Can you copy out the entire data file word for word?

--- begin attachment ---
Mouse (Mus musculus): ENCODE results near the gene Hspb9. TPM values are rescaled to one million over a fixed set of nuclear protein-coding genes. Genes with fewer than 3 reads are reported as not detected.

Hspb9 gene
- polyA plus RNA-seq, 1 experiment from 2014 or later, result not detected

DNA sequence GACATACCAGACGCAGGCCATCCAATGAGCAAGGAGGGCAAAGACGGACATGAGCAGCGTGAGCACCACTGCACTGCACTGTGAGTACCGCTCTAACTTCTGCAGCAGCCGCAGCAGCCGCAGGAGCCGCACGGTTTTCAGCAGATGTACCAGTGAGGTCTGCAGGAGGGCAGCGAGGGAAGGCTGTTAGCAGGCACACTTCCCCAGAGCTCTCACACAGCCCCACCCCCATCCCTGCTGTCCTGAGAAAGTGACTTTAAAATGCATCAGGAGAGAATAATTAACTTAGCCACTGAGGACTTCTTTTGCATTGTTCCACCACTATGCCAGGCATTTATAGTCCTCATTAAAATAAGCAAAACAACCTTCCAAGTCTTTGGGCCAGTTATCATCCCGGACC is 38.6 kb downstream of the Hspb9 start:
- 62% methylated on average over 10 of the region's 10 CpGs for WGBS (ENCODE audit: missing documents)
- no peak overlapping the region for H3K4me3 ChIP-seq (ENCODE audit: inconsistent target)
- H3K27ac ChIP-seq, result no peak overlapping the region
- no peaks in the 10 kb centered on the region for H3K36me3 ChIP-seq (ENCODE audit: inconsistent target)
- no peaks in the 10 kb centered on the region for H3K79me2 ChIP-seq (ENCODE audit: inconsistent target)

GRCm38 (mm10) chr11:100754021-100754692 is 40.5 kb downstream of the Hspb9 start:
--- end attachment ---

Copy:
Mouse (Mus musculus): ENCODE results near the gene Hspb9. TPM values are rescaled to one million over a fixed set of nuclear protein-coding genes. Genes with fewer than 3 reads are reported as not detected.

Hspb9 gene
- polyA plus RNA-seq, 1 experiment from 2014 or later, result not detected

DNA sequence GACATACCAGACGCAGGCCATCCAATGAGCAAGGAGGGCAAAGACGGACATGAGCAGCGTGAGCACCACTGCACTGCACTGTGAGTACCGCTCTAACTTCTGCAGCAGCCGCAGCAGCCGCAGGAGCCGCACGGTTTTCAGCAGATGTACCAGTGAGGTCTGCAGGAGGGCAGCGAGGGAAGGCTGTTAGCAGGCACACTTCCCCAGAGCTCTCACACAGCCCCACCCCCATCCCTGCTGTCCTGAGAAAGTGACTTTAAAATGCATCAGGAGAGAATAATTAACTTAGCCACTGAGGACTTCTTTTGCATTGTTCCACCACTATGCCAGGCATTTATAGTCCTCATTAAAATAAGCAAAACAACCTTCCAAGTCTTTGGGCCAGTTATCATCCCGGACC is 38.6 kb downstream of the Hspb9 start:
- 62% methylated on average over 10 of the region's 10 CpGs for WGBS (ENCODE audit: missing documents)
- no peak overlapping the region for H3K4me3 ChIP-seq (ENCODE audit: inconsistent target)
- H3K27ac ChIP-seq, result no peak overlapping the region
- no peaks in the 10 kb centered on the region for H3K36me3 ChIP-seq (ENCODE audit: inconsistent target)
- no peaks in the 10 kb centered on the region for H3K79me2 ChIP-seq (ENCODE audit: inconsistent target)

GRCm38 (mm10) chr11:100754021-100754692 is 40.5 kb downstream of the Hspb9 start: